'The Industry Is Not Prepared': Report Finds Many Data Center Firms Unaware Of Looming Emissions Rules
Many data center operators in the U.S., Europe and Asia will soon be required to report greenhouse gas emissions and other sustainability metrics.
But few in the industry are prepared to track and collect this data, a new report from industry group Uptime Institute found, with much of the sector either unaware or in denial about the mandates that are right around the corner.
Over the next two years, a host of so-called green disclosure requirements are likely to go into effect that would require many data center operators to track and report detailed environmental impact data and measured progress toward sustainability goals.
Yet months after these mandates were announced, Uptime Institute's new study suggests that companies across the sector have made little, if any, progress toward meeting these new requirements.
Just over one-third of data center operators are tracking key sustainability metrics, — from carbon emissions to water use — that regulators will soon require, the study found. Strikingly, the study also indicates that many in the data center space — 50% of respondents in the U.S. — don’t believe they will ever be required to track these metrics. The report’s authors said this amounts to much of the industry effectively having its head in the sand.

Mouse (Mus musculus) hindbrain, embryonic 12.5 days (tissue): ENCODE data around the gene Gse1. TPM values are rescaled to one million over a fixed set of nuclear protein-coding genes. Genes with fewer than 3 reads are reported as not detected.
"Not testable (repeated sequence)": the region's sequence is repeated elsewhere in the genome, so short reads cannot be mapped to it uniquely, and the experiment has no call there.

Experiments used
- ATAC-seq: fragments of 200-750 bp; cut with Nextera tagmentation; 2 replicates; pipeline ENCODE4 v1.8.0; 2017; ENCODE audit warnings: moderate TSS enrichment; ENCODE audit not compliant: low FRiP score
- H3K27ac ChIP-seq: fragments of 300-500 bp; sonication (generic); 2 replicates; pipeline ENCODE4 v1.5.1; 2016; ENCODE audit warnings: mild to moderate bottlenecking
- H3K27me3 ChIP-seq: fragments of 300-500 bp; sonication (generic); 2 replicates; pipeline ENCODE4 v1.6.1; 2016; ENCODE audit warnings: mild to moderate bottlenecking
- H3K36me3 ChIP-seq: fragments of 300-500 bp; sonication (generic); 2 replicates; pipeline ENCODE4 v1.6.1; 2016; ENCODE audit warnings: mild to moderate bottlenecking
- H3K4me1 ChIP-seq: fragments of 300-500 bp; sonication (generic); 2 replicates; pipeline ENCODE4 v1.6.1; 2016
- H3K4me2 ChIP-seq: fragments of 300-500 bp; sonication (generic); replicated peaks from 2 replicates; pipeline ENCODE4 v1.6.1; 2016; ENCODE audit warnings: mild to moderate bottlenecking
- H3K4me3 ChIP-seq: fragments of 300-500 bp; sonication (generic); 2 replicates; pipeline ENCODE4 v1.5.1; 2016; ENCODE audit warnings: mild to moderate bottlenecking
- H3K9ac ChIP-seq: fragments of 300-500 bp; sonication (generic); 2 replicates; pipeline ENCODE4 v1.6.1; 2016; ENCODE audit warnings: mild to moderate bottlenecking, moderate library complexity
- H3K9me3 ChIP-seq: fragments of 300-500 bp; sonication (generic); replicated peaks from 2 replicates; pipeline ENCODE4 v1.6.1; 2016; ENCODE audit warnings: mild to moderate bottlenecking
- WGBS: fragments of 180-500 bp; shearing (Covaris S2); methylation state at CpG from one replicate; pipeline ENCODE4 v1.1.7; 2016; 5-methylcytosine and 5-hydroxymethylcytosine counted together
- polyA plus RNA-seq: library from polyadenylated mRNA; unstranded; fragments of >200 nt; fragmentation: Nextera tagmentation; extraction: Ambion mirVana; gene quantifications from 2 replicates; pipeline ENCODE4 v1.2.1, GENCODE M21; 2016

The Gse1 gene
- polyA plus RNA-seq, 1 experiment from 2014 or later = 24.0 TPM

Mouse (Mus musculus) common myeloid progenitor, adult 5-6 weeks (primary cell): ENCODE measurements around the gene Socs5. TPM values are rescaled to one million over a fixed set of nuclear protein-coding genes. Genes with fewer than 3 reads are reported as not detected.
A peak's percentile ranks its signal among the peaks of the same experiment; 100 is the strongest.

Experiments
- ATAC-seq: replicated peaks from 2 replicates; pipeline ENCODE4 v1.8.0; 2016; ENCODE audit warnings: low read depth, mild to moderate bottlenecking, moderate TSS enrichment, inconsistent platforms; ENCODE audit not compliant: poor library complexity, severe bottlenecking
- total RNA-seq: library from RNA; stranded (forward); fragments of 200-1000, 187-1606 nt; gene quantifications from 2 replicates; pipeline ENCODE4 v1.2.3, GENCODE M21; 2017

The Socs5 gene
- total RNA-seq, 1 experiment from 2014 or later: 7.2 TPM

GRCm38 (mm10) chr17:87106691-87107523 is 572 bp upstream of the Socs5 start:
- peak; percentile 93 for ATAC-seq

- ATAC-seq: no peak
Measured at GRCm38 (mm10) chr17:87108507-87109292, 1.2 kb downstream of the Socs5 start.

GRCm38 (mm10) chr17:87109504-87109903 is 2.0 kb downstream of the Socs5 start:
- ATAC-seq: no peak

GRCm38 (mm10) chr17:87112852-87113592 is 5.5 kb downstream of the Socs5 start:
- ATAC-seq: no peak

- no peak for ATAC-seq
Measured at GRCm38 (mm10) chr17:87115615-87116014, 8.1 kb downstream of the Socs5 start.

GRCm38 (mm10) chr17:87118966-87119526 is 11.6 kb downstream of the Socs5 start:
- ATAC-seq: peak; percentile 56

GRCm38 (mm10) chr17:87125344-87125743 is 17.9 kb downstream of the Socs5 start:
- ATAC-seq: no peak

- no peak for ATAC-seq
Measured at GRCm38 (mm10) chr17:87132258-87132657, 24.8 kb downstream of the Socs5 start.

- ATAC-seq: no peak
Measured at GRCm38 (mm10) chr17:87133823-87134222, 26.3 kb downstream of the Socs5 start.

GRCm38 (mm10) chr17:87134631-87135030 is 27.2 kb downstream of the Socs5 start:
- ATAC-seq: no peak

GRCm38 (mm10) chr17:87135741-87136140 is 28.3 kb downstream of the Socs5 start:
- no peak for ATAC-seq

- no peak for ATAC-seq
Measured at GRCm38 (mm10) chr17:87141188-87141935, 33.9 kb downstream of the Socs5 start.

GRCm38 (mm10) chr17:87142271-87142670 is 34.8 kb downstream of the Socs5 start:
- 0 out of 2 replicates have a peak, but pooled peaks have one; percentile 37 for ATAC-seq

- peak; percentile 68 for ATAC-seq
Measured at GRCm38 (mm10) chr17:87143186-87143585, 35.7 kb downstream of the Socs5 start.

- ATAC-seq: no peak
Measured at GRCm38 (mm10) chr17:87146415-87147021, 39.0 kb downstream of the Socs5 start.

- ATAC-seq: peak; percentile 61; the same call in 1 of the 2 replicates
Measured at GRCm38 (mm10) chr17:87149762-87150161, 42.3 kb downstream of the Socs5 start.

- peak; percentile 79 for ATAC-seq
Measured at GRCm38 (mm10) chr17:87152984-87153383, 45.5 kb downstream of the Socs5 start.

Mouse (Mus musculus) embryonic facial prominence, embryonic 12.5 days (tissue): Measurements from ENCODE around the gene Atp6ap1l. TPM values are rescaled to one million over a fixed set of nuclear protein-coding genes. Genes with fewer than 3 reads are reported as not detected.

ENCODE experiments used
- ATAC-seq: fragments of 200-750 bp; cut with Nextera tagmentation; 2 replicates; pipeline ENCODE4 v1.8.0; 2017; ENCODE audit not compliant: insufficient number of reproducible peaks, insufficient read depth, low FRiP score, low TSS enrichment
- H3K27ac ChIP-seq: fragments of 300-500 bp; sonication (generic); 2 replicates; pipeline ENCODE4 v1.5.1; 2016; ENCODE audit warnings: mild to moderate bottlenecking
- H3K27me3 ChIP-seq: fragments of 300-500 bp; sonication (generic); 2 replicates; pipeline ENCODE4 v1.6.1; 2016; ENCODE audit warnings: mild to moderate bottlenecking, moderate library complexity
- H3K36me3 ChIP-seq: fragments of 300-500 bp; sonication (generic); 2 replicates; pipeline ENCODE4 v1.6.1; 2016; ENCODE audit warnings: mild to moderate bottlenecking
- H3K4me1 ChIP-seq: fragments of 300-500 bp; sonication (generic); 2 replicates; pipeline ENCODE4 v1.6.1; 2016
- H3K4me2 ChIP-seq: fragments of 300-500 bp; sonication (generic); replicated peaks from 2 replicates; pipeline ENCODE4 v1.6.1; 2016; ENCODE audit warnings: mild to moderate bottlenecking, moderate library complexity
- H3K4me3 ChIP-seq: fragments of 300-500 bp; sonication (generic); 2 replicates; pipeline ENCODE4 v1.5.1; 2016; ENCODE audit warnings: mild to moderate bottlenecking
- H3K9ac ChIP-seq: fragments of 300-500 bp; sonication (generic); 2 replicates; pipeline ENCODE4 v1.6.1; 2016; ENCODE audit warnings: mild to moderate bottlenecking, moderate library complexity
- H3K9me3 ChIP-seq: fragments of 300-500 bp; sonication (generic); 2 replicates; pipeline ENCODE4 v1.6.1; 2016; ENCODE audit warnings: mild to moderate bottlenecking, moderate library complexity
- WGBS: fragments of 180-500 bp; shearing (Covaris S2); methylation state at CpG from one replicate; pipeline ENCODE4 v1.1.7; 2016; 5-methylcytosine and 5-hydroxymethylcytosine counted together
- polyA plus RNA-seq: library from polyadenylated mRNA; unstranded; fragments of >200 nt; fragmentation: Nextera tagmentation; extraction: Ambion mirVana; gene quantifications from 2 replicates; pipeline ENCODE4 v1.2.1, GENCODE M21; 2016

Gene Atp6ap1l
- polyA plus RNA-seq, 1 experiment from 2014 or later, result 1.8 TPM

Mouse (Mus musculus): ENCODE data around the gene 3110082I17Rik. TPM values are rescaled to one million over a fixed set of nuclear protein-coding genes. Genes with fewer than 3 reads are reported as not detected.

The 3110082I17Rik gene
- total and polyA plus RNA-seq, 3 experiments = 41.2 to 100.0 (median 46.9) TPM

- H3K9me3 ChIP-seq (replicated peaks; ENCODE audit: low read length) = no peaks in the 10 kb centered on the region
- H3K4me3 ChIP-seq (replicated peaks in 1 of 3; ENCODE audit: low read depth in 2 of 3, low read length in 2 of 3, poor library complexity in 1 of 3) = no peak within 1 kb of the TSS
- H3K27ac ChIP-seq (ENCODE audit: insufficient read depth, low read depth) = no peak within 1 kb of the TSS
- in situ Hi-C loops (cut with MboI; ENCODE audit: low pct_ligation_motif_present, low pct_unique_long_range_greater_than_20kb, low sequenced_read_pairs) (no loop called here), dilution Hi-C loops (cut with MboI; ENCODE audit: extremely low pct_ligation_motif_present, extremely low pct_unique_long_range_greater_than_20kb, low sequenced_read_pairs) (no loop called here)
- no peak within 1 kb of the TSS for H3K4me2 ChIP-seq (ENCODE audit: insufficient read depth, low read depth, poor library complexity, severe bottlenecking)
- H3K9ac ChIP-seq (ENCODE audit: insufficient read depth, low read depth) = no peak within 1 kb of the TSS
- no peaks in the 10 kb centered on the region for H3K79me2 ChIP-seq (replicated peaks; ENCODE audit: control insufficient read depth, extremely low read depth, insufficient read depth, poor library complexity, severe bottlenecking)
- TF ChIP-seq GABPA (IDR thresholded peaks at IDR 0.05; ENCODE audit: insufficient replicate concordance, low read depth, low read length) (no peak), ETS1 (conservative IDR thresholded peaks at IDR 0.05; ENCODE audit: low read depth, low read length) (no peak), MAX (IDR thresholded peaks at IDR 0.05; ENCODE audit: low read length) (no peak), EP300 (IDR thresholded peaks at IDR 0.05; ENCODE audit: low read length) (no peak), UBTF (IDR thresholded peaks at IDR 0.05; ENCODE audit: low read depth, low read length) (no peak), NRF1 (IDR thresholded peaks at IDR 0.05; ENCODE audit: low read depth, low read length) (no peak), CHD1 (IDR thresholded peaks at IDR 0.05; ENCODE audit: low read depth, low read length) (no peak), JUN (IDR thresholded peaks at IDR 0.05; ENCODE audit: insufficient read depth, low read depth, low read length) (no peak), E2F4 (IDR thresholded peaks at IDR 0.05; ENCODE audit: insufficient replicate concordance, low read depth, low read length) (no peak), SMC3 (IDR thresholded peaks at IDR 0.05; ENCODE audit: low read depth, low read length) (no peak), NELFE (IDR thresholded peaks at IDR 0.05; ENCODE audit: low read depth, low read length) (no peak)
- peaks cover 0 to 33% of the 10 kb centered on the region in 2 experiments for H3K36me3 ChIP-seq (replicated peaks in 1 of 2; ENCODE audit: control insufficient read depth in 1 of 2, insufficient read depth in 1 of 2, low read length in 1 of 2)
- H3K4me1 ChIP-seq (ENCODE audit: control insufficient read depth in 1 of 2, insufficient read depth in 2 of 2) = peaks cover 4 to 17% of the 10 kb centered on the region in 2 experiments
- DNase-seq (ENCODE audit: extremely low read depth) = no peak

“I think probably a lot of people are not following this as closely as they ought to,” said Andy Lawrence, Uptime Institute’s executive director of research. “The industry is not prepared, because there’s a lot of legislation that’s already in the pipe.”
Around the globe, governments have rolled out a wave of corporate sustainability reporting requirements that present significant challenges for data center operators.
In the U.S., proposed regulations from the Securities and Exchange Commission will likely require companies to include a range of environmental impact metrics in their filings with the federal regulator starting in 2024. For data centers, this primarily entails emissions stemming from the thousands of megawatts of energy the industry currently uses across the United States, as well as so-called embedded carbon emitted in the manufacturing of data center equipment.
While many individual data center firms may be unaware of the looming rules, one industry group has pushed back on the SEC proposal. The Information Technology Industry Council, in written comments to the SEC, called the proposed rules “overly burdensome and unworkable," and proposed a series of changes.
In the EU, the Corporate Sustainability Reporting Directive would require similar disclosures from a broader range of companies both public and private. Most data center operators with $40M in revenue, $20M in assets or 250 or more employees in Europe would have to report sustainability data beginning in 2023, even if they are based outside the EU.
Several other countries — including the UK, Malaysia, New Zealand and Singapore — are set to implement similar reporting regimes over the next four years, as will a number of regional and local governments. And experts expect the requirements to get stricter.